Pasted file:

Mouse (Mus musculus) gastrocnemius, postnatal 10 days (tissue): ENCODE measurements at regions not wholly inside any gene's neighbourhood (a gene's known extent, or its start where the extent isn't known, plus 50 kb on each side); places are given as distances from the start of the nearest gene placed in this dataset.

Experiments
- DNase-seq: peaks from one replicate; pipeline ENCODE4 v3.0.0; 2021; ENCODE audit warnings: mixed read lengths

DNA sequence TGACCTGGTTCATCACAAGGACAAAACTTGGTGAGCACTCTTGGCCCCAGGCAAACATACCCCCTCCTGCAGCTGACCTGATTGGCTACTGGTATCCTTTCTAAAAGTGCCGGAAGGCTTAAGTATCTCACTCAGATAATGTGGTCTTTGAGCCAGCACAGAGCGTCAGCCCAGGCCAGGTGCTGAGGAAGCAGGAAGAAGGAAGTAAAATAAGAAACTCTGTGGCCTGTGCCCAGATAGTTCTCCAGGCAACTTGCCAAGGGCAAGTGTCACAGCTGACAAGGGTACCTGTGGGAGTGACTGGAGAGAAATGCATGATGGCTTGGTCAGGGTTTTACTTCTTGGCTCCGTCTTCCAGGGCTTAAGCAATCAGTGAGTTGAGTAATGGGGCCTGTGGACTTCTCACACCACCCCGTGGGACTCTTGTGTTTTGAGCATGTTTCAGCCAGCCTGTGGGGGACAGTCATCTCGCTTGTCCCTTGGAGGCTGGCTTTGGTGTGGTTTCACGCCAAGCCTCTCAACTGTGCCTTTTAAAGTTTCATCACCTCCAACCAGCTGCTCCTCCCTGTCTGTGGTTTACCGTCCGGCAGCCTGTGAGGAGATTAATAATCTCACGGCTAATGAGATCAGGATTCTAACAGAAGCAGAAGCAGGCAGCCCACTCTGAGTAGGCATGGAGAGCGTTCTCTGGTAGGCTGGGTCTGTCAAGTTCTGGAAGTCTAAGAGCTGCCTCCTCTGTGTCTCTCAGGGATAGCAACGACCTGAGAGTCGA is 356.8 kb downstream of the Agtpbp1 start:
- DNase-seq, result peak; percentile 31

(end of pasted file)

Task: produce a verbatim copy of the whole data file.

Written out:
Mouse (Mus musculus) gastrocnemius, postnatal 10 days (tissue): ENCODE measurements at regions not wholly inside any gene's neighbourhood (a gene's known extent, or its start where the extent isn't known, plus 50 kb on each side); places are given as distances from the start of the nearest gene placed in this dataset.

Experiments
- DNase-seq: peaks from one replicate; pipeline ENCODE4 v3.0.0; 2021; ENCODE audit warnings: mixed read lengths

DNA sequence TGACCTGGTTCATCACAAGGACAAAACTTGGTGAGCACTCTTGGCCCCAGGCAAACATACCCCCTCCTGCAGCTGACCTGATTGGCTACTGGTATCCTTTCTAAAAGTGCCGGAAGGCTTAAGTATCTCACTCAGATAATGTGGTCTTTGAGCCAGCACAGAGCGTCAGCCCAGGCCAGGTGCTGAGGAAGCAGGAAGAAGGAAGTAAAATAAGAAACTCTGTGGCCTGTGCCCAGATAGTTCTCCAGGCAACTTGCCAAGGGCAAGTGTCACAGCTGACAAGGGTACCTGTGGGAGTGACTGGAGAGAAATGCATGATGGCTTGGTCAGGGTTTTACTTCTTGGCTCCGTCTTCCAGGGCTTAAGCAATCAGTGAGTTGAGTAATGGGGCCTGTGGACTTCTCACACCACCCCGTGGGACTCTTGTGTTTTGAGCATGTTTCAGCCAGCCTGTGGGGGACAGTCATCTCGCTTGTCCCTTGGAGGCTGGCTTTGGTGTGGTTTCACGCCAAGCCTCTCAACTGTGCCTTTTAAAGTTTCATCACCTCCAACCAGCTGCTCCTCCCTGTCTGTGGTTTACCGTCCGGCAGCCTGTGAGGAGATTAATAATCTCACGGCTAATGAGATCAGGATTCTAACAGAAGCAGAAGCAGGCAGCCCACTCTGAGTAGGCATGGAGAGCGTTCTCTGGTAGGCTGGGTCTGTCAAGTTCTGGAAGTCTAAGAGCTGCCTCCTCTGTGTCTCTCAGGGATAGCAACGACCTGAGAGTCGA is 356.8 kb downstream of the Agtpbp1 start:
- DNase-seq, result peak; percentile 31